And this being San Francisco, keep in mind, when I talk about smokers, I am not just referring to the cigarette kind.  Pot can be such a problem, especially on game days, which I don’t wonder why I get the munchies after my run!  I mean really, I will be considerate to you, please be considerate to me! Even if Trail Runner magazine recently talked about some trail runners smoking pot does not mean I am one of them!

What’s the worst is when you are really running hard, focused on everyone around you and their goes the puff of blue smoke!  Within a moment you feel as if you are Alice talking to the Caterpillar! Sometimes it’s intentional as if to say, “yea, I know you think your special acting all healthy and all.  Let me slow you down a bit.”

Yeah I am ranting just a bit.  And I do not have this problem on other paved running trails (Walnut Creek’s Iron Horse or Contra Costa Canal trail) and definitely not when running the hills.  And maybe what has triggered this post is that I am currently sitting next a smoker right now (clothing reeks!) and it is giving me a headache.  

So as stated above, no ill intent on this post.  Oh well, the damage is done and I can go back to writing more positive posts.

Tuesday, June 18, 2013

Great run to Fort Point

I had a great run at lunch today, one of those you just don't want to end.  Even though I had a head wind all the way I made it to Fort Point under the Golden Gate Bridge.  This meant I had a tail wind all the way back, which meant a really good and fast pace through Fisherman's Wharf.

Definitely a fun run!

Thursday, June 13, 2013

A Need for Motivation

We all hit the wall sort to speak at different points in our lives.  Right now I am in one of those time periods.  How this has manifest itself has been me being a little bit more tired, a little more forcing myself to run, and really cutting down on my blogging.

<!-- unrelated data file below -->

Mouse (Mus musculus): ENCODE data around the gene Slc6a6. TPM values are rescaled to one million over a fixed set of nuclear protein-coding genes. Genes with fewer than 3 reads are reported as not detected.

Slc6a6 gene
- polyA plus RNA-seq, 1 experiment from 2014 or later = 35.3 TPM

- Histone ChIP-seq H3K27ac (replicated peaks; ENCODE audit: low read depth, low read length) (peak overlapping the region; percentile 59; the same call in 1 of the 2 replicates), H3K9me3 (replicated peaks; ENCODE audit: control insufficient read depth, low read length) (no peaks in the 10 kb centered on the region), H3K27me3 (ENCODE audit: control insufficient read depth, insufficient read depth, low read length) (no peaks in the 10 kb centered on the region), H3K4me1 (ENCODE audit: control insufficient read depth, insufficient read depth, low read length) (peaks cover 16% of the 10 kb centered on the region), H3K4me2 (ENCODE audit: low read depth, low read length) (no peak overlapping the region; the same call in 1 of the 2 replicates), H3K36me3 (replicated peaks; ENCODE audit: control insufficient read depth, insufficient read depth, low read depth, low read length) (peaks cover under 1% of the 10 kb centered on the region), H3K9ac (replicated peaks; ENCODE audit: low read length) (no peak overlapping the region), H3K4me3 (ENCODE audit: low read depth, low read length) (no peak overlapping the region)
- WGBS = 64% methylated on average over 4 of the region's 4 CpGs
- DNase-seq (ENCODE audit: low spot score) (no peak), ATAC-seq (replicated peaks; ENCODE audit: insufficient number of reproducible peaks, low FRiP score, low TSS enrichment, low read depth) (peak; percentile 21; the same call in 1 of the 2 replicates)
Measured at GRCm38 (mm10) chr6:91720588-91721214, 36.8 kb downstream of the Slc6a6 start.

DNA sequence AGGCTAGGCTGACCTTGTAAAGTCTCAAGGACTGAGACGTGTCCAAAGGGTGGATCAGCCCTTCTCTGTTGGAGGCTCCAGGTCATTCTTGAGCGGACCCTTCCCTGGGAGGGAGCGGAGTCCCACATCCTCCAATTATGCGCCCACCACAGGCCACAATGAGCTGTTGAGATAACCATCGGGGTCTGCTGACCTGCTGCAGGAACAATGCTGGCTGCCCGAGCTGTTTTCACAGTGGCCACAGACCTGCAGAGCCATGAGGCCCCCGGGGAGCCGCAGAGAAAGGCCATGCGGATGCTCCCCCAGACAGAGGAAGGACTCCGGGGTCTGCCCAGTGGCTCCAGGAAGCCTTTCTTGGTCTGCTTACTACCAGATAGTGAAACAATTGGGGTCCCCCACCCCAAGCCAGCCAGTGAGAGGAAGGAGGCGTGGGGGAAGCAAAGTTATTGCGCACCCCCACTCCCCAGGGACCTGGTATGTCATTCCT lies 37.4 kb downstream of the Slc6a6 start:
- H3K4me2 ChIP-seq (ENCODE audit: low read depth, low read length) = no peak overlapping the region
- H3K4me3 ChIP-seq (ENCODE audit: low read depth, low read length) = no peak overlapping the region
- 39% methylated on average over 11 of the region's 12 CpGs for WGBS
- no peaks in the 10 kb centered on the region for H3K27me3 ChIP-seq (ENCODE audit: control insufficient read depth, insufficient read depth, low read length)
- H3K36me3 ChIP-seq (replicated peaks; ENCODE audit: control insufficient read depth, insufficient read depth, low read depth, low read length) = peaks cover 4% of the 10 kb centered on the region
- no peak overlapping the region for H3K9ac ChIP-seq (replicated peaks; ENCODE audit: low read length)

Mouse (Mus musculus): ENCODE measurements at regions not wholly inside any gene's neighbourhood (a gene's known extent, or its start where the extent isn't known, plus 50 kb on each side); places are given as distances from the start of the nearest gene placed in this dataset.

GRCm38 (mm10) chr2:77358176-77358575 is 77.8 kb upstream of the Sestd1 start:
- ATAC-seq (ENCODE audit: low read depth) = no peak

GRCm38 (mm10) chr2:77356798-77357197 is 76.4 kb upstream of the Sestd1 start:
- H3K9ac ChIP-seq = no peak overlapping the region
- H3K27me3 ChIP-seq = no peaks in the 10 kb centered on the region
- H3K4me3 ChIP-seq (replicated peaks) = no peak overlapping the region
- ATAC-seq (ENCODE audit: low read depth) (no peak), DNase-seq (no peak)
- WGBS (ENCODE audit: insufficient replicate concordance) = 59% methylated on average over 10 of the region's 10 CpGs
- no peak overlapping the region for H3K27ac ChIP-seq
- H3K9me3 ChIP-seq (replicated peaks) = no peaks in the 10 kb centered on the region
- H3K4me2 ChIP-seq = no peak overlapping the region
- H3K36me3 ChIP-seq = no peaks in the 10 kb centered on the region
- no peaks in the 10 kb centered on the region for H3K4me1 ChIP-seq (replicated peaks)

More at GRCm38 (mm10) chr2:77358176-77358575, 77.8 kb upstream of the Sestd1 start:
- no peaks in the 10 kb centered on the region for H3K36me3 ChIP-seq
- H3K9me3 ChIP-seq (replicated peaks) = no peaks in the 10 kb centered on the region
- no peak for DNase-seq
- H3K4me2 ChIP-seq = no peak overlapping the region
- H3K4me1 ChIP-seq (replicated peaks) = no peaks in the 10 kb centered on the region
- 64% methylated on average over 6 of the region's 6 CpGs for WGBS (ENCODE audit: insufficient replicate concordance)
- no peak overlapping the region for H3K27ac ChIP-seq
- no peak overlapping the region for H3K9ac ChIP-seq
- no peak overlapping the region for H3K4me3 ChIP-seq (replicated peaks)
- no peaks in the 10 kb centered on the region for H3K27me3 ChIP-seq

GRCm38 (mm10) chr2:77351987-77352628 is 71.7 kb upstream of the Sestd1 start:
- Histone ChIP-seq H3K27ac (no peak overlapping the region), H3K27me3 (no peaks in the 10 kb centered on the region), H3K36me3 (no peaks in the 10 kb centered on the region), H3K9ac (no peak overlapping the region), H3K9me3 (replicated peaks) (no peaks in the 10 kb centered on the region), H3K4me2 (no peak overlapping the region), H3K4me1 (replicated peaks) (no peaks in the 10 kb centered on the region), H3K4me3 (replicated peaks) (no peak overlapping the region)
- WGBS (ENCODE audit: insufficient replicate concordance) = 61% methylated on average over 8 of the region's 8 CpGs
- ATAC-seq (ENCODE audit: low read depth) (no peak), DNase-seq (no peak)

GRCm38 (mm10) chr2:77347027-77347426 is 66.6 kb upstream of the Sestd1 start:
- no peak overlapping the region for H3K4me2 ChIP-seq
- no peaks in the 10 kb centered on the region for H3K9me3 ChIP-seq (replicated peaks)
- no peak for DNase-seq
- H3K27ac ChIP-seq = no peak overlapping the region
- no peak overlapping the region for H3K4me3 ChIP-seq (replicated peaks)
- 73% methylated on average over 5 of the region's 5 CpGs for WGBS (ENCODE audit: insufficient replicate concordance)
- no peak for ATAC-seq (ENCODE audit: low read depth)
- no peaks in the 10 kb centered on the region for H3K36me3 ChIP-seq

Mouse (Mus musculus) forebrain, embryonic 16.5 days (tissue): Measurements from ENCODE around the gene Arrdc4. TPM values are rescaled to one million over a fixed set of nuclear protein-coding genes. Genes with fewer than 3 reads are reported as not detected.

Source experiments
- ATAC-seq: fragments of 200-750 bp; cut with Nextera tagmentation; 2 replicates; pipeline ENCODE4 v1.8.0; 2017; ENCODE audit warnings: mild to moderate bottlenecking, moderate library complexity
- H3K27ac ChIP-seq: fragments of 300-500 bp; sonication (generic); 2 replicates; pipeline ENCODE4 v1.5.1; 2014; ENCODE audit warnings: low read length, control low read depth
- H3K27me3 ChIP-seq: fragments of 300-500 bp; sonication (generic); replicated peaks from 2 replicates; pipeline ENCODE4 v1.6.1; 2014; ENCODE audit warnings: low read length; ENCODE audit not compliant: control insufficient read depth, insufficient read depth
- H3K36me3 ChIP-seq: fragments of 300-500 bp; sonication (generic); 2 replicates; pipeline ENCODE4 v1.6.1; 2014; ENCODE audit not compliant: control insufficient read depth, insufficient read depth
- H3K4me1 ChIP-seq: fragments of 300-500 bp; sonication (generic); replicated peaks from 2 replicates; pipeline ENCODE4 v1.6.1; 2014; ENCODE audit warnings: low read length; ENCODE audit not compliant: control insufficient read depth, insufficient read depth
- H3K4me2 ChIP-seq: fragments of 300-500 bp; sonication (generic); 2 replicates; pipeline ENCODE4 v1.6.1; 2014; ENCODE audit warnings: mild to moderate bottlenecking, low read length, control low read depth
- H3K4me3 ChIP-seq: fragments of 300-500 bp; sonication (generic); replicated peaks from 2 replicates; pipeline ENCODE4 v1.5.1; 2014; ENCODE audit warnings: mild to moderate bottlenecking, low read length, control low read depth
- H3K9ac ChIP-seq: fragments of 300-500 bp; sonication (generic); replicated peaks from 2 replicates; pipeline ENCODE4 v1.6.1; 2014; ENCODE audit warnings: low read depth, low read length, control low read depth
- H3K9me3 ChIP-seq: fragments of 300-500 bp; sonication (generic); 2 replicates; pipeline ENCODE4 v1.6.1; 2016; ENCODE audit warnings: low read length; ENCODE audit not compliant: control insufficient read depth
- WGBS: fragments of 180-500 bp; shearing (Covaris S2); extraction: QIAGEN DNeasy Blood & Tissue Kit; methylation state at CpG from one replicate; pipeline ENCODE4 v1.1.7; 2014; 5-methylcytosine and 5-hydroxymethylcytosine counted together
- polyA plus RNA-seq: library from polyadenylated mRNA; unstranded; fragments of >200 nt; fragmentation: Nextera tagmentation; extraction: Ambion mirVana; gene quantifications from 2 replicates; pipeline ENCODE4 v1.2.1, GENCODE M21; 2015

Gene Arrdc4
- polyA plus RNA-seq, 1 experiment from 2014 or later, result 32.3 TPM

In a lot of ways I have used blogging to keep me motivated when it came to my fitness endeavors and vice versa when I run I come up with my blog ideas.  I also found that if I can get a post have a lot of readers, by directing them to something to write (through Redit, LinkedIn, or the Runners World forum) it holds me accountable and keeps me motivated.  

Lately though I have been struggling.  I have been getting the miles in and I am now logging my bicycling rides on Strava.  However, I need to add more other types of workouts so I can enjoy my running.  I had my wife come up with a workout plan, which I have only done once, but it is what I need.  I just need the motivation.

Most of my miles are also coming from running flat, boring, trails in San Francisco.  Also, I am running at lunch which means my runs are compact to 50 minutes which means a maximum of 5 to 6 miles.  I have wanted to include weekend trail runs into the mix but I haven't been motivated enough to get up at 6 AM (still gives me 30 minutes of sleeping in) to run the trails near my house.

So why am I saying all of this?  To whine or complain?  No, just to lay on some accountability and kick myself in the rear to get going.  I need to, at a minimum to be putting in 30 miles of running a week.  This needs to be my running base.  I am currently at 20 miles a week.  I also need to be riding my bike a minimum of 4 days a week for 65 miles.  I am averaging two to three days a week with 32 to 48 miles a week.  This is just to keep a good base.  I also need to focus on my nutrition.  I have my calories at about 2200.  It is my mix that is out of whack.  I need to experiment to get back on track.  I also need to manage my stress better.  There a lot of little items that I am making big issues when they need not be which prevent me from doing the best thing to alleviate the stress - exercise.

I have a twelve hour event coming up the first week of July that I am by no means ready for.  I have set some pretty lofty goals; however, at this point in the game I am not sure if they will come to fruition.

So pay no mind to this post, this really is for me to get motivated and be accountable for that motivation.